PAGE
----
yellow  light;  strung alongside of them, tangled masses of telephone wires.
Torn camouflage fluttering  greenish-grey against the ardent yellow sky, and
twining among  the fantastic  black leafless trees, the  greenish wraiths of
gas. Along the roads camions overturned, dead mules  tangled in their traces
beside shattered caissons, huddled bodies in long  blue coats half buried in
the mud of the ditches.
     "We've got to pass. . . . We've got five very bad cases."
     "Impossible."
     "We've got to pass. . . . Sacred name of God!"
     "But it is  impossible.  Two  camions  are blocked across  the road and
there are three batteries of seventy-fives waiting to get up the road."
     Long  lines  of  men  on  horseback with  gas-masks  on,  a rearing  of
frightened horses and jingle of harness.
     "Talk to 'em, Howe, for God's sake; we've got to get past."
     "I'm doing the best I can, Tom."
     "Well, make 'em look lively. Damn this gas!"
     "Put your  masks  on  again;  you can't breathe without  them  in  this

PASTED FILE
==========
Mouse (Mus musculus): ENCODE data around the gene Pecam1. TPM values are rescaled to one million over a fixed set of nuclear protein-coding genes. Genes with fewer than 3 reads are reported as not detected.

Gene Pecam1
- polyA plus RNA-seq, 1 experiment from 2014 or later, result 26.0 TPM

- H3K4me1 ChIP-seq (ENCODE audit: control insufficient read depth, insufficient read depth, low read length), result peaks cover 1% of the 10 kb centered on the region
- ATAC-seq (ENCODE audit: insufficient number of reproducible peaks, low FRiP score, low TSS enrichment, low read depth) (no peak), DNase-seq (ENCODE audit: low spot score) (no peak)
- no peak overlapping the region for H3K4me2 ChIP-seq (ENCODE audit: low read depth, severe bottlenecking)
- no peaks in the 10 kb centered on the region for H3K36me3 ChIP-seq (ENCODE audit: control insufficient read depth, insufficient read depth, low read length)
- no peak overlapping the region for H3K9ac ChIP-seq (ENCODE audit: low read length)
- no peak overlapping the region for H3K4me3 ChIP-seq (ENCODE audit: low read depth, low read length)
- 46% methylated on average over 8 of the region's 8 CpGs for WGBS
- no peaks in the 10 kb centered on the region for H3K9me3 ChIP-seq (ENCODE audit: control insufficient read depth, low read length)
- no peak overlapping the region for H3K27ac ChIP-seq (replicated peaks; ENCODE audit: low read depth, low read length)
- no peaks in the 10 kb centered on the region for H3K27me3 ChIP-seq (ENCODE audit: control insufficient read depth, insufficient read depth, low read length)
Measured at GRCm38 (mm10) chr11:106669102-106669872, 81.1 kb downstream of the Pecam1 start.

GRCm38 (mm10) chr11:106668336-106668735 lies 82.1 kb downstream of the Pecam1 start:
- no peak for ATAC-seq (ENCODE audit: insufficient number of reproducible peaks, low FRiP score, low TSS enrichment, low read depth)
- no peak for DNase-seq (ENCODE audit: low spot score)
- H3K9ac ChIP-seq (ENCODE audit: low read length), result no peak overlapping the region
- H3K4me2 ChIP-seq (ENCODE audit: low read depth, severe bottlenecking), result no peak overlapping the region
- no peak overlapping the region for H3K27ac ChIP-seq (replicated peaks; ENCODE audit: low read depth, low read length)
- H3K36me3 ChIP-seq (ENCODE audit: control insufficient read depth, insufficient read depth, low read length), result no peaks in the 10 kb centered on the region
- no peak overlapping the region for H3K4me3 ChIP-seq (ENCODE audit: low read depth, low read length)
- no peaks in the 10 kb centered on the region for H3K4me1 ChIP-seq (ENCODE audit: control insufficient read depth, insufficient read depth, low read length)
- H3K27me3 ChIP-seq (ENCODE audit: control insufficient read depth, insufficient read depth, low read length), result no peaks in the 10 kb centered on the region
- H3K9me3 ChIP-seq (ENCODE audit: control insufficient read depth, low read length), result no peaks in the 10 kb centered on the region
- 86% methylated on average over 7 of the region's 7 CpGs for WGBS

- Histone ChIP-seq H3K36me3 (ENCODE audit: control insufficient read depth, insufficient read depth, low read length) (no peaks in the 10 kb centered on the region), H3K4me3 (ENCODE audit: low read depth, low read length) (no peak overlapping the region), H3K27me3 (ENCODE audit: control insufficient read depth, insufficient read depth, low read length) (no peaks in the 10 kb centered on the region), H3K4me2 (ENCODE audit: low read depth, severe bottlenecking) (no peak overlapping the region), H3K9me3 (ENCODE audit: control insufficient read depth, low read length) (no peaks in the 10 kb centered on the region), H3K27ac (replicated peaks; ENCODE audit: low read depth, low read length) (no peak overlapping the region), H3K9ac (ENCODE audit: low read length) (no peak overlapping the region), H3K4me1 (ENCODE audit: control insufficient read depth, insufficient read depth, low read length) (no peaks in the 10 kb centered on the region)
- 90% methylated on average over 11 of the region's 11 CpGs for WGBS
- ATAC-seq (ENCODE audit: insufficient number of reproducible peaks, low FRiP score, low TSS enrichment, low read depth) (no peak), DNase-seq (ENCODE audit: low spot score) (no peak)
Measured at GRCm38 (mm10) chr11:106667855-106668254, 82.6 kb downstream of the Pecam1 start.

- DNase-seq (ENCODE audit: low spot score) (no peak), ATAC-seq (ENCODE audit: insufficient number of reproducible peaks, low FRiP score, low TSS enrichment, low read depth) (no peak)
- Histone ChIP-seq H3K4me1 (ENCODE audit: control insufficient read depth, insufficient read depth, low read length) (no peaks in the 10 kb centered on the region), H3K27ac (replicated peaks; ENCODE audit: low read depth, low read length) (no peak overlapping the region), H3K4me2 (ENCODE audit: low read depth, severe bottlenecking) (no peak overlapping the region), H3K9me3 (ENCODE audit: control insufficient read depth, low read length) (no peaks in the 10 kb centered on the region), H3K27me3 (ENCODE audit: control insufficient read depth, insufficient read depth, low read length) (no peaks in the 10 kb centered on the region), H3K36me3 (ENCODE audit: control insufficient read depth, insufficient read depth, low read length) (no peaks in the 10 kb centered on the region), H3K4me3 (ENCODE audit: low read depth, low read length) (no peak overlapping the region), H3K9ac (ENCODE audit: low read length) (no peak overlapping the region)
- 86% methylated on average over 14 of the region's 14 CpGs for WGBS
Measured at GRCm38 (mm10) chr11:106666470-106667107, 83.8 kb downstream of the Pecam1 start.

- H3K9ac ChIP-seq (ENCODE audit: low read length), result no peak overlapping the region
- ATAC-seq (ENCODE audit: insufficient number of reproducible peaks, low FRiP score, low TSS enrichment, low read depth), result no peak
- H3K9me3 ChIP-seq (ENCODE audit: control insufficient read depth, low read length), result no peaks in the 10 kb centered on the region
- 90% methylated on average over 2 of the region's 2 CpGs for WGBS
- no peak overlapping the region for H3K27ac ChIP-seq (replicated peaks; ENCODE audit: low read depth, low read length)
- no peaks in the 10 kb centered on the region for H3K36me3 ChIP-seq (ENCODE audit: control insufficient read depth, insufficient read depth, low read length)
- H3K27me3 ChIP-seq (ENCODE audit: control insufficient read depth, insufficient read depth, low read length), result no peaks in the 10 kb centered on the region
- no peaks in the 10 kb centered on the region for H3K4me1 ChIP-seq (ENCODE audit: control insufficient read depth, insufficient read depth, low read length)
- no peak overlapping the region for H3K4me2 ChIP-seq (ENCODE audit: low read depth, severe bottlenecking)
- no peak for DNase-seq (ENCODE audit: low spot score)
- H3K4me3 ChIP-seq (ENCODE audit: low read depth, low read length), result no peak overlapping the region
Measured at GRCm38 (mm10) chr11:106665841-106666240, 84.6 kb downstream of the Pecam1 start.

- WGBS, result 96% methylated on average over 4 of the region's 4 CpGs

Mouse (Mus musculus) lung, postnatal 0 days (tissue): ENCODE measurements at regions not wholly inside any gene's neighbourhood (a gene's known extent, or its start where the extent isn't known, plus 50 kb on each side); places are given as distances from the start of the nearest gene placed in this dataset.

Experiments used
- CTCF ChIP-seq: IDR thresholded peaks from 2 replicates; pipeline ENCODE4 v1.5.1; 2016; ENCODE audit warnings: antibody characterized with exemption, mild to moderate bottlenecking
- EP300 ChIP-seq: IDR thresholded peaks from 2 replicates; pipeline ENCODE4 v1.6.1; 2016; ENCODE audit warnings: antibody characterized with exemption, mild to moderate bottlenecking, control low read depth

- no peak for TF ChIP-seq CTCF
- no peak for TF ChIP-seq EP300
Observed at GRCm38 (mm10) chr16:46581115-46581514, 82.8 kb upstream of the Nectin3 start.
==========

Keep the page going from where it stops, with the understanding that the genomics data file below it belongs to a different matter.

hollow."
     "Hay! ye God-damn sons of bitches, get out of the way."
     "But they can't."
     "Oh, hell, I'll go talk to 'em. You take the wheel."
     "No, sit still and don't get excited."
     "You're the one's getting excited."
     "Damn this gas."
     "My lieutenant, I beg you to move the horses to the side of the road. I
have five very badly wounded men. They will die in this gas. I've got to get
by."
     "God damn him, tell him to hurry."
     "Shut up, Tom, for God's sake."
     "They're moving. I can't see a thing in this mask."
     "Hah, that did for the two back horses."
     "Halt! Is there any room in the ambulance? One of my men's just got his
thigh ripped up."
     "No room, no room."
     "He'll have to go to a poste de secours."
     The fresh air blowing hard in their faces and the woods getting greener
on either  side, full of ferns and small  plants that half cover the strands
of barbed wire and the rows of shells.
     At the end  of the woods the sun rises golden into a cloudless sky, and
on the grassy slope of the valley  sheep and  a herd  of little  donkeys are
feeding, looking up with  quietly moving jaws as  the ambulance, smelling of
blood and filthy sweat-soaked clothes, rattles by.


     Black night.  All  through the  woods along the road squatting  mortars
spit yellow flame. Constant throbbing of detonations.